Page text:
By Stephen Lacey on Feb 8, 2012 at 12:32 pm
Job creation in California’s clean energy/materials manufacturing sector increased by 53% from 1995 to 2010
When times get tough, companies often fall back on an old familiar phrase: “we just need to do more with less.” That usually applies to human resources. But it’s equally important with natural resources.
As it turns out, “green” companies in California that do more with fewer natural resources fared much better than companies in other sectors during the worst of America’s economic troubles — more than doubling the performance of the broader economy.
A new report from the non-partisan environmental think tank Next 10 shows that between 2009 and 2010, the “core green economy” in California — comprised of companies that provide products or services to cut natural resource use, re-purpose waste, and reduce global warming pollution — experienced half the number of job losses seen in the state’s broader economy.
Between January of 2009 and January of 2010, California’s economy shed 7% of jobs; however, the green economy saw only a 3% reduction in jobs. And from 1995 to 2010, the green economy in the state grew by 53% — far outpacing the 12% growth in the rest of the economy during that period of time.
California’s Core Green Economy shows signs of greater resilience than the economy as a whole. Over the past 16 years, its growth has outpaced the economy as a whole by more than a factor of four, and percentage losses are half those of the state’s total employment.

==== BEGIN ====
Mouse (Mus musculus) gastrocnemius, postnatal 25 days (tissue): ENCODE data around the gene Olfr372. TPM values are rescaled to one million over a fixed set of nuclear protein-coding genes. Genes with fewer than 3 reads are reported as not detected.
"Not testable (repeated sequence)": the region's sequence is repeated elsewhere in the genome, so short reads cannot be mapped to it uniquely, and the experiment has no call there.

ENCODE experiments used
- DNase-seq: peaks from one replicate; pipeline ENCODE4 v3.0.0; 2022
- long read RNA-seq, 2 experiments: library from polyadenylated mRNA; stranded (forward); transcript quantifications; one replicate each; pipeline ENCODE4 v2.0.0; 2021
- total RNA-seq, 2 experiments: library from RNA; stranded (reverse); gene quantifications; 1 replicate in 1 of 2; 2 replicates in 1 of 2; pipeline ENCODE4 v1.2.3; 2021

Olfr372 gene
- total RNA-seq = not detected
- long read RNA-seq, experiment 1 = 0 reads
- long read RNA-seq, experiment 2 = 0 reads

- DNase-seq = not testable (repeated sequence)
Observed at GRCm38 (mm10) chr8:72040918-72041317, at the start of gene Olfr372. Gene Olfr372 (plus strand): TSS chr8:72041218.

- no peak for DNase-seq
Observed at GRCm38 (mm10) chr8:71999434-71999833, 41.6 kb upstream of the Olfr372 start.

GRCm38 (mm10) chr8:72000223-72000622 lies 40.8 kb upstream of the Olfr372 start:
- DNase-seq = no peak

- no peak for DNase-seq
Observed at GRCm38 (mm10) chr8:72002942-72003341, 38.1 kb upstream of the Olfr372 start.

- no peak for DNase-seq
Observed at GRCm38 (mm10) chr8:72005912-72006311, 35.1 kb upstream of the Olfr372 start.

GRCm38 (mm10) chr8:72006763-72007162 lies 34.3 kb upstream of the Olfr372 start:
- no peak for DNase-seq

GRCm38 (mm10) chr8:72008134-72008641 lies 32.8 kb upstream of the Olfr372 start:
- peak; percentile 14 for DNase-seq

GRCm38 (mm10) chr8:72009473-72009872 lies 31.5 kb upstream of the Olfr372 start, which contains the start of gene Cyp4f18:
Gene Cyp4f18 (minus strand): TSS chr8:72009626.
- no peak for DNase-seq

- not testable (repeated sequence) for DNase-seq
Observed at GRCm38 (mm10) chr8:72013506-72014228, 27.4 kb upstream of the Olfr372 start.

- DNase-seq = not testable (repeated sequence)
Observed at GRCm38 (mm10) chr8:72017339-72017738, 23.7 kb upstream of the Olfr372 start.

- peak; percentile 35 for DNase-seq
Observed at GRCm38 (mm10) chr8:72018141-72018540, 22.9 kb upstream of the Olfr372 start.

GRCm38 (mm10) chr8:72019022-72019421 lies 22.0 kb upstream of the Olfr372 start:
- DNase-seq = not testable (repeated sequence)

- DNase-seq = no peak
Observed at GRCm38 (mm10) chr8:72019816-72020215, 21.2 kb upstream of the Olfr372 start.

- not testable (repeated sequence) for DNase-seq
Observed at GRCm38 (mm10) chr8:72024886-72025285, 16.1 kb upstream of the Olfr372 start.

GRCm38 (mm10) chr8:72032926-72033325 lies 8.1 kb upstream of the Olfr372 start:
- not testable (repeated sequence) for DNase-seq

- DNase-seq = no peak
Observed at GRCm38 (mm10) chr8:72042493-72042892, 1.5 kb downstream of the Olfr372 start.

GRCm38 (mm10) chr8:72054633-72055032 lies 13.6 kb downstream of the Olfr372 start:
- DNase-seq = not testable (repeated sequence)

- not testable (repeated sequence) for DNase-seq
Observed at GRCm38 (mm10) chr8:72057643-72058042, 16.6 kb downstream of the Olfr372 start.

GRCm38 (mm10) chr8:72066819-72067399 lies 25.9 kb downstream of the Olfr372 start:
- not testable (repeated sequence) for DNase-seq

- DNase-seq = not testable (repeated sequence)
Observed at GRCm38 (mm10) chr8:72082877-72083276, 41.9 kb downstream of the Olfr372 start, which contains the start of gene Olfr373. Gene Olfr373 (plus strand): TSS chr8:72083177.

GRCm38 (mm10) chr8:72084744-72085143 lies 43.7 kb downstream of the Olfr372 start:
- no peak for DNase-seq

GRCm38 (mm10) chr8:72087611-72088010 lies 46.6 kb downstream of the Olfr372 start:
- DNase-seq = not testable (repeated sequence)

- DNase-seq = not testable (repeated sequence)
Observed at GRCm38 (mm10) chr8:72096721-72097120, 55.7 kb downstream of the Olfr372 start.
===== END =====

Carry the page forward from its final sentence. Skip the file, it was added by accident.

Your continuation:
Despite these losses, some segments posted employment gains in the most recent observable period (January 2009 to 2010). Employment in Energy Infrastructure increased 14 percent, Advanced Materials expanded by four percent while Clean Transportation and Energy Generation grew by one percent each. Across the value chain, Manufacturing jobs in the Core Green Economy expanded by one percent from January 2009 to 2010, the only value chain segment to do so.
The big story was job creation in the clean energy/materials manufacturing sector, which increased by 53% from 1995 to 2010 while jobs in the rest of the manufacturing sector dropped by 18%. And as the report authors note above, even though companies saw a substantial slowdown due to the economic crisis between 2009 and 2010, employment in green manufacturing saw a slight increase in employment of one percent.
These figures echo those in a recent report from the Brookings Institution showing that clean energy jobs nationwide expanded by 8.3% per year from 2003 to 2010, with the rest of the “clean economy” (a broader definition including public transit, recycling and next-generation materials) growing 8.3% during the height of the recession between 2008 and 2009.